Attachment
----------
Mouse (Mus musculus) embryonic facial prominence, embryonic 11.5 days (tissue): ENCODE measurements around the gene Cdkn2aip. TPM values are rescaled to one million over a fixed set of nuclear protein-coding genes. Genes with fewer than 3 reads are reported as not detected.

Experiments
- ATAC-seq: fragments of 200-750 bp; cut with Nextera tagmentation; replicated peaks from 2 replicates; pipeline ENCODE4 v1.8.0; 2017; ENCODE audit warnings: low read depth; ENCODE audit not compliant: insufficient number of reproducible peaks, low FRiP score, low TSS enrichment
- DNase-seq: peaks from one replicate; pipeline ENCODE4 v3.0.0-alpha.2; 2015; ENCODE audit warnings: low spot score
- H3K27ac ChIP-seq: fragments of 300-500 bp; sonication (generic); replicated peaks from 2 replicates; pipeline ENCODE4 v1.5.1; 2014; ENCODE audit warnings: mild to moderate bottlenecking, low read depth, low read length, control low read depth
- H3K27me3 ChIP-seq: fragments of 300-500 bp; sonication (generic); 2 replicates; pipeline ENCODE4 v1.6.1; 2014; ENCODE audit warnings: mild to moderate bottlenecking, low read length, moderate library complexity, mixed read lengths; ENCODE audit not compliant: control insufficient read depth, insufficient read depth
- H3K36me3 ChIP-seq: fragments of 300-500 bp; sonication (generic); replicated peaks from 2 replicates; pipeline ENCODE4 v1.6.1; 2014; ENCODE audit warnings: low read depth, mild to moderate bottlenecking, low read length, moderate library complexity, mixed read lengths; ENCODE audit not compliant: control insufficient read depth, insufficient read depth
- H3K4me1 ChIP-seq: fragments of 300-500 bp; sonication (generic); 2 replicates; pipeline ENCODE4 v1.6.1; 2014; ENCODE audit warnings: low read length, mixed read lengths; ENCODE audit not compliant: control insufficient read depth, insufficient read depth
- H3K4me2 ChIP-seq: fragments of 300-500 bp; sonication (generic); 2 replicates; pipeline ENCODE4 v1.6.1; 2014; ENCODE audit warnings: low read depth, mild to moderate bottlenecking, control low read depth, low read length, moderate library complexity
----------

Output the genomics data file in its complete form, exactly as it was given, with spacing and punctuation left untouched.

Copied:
Mouse (Mus musculus) embryonic facial prominence, embryonic 11.5 days (tissue): ENCODE measurements around the gene Cdkn2aip. TPM values are rescaled to one million over a fixed set of nuclear protein-coding genes. Genes with fewer than 3 reads are reported as not detected.

Experiments
- ATAC-seq: fragments of 200-750 bp; cut with Nextera tagmentation; replicated peaks from 2 replicates; pipeline ENCODE4 v1.8.0; 2017; ENCODE audit warnings: low read depth; ENCODE audit not compliant: insufficient number of reproducible peaks, low FRiP score, low TSS enrichment
- DNase-seq: peaks from one replicate; pipeline ENCODE4 v3.0.0-alpha.2; 2015; ENCODE audit warnings: low spot score
- H3K27ac ChIP-seq: fragments of 300-500 bp; sonication (generic); replicated peaks from 2 replicates; pipeline ENCODE4 v1.5.1; 2014; ENCODE audit warnings: mild to moderate bottlenecking, low read depth, low read length, control low read depth
- H3K27me3 ChIP-seq: fragments of 300-500 bp; sonication (generic); 2 replicates; pipeline ENCODE4 v1.6.1; 2014; ENCODE audit warnings: mild to moderate bottlenecking, low read length, moderate library complexity, mixed read lengths; ENCODE audit not compliant: control insufficient read depth, insufficient read depth
- H3K36me3 ChIP-seq: fragments of 300-500 bp; sonication (generic); replicated peaks from 2 replicates; pipeline ENCODE4 v1.6.1; 2014; ENCODE audit warnings: low read depth, mild to moderate bottlenecking, low read length, moderate library complexity, mixed read lengths; ENCODE audit not compliant: control insufficient read depth, insufficient read depth
- H3K4me1 ChIP-seq: fragments of 300-500 bp; sonication (generic); 2 replicates; pipeline ENCODE4 v1.6.1; 2014; ENCODE audit warnings: low read length, mixed read lengths; ENCODE audit not compliant: control insufficient read depth, insufficient read depth
- H3K4me2 ChIP-seq: fragments of 300-500 bp; sonication (generic); 2 replicates; pipeline ENCODE4 v1.6.1; 2014; ENCODE audit warnings: low read depth, mild to moderate bottlenecking, control low read depth, low read length, moderate library complexity